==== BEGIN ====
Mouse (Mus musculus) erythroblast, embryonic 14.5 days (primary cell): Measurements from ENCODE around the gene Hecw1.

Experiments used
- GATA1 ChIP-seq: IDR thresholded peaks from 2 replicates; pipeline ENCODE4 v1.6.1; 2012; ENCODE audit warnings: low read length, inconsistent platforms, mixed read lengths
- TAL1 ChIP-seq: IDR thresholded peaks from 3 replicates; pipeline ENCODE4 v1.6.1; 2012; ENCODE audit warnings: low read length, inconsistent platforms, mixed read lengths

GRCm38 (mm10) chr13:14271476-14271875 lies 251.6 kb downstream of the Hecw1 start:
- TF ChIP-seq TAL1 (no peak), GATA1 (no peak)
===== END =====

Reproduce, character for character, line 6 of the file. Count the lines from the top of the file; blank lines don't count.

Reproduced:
- TF ChIP-seq TAL1 (no peak), GATA1 (no peak)